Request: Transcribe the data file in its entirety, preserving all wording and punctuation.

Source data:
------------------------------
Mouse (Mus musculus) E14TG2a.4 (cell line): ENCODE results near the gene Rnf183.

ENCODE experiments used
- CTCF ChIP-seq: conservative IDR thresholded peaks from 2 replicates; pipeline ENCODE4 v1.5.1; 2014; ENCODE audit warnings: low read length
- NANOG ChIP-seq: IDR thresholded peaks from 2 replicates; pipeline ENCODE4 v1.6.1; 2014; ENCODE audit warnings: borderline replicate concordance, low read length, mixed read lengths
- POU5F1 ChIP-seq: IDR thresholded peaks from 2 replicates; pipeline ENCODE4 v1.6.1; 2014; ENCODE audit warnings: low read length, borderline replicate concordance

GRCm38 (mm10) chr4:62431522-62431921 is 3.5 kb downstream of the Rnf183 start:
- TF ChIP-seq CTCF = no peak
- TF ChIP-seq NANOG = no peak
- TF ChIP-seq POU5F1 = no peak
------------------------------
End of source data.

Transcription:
Mouse (Mus musculus) E14TG2a.4 (cell line): ENCODE results near the gene Rnf183.

ENCODE experiments used
- CTCF ChIP-seq: conservative IDR thresholded peaks from 2 replicates; pipeline ENCODE4 v1.5.1; 2014; ENCODE audit warnings: low read length
- NANOG ChIP-seq: IDR thresholded peaks from 2 replicates; pipeline ENCODE4 v1.6.1; 2014; ENCODE audit warnings: borderline replicate concordance, low read length, mixed read lengths
- POU5F1 ChIP-seq: IDR thresholded peaks from 2 replicates; pipeline ENCODE4 v1.6.1; 2014; ENCODE audit warnings: low read length, borderline replicate concordance

GRCm38 (mm10) chr4:62431522-62431921 is 3.5 kb downstream of the Rnf183 start:
- TF ChIP-seq CTCF = no peak
- TF ChIP-seq NANOG = no peak
- TF ChIP-seq POU5F1 = no peak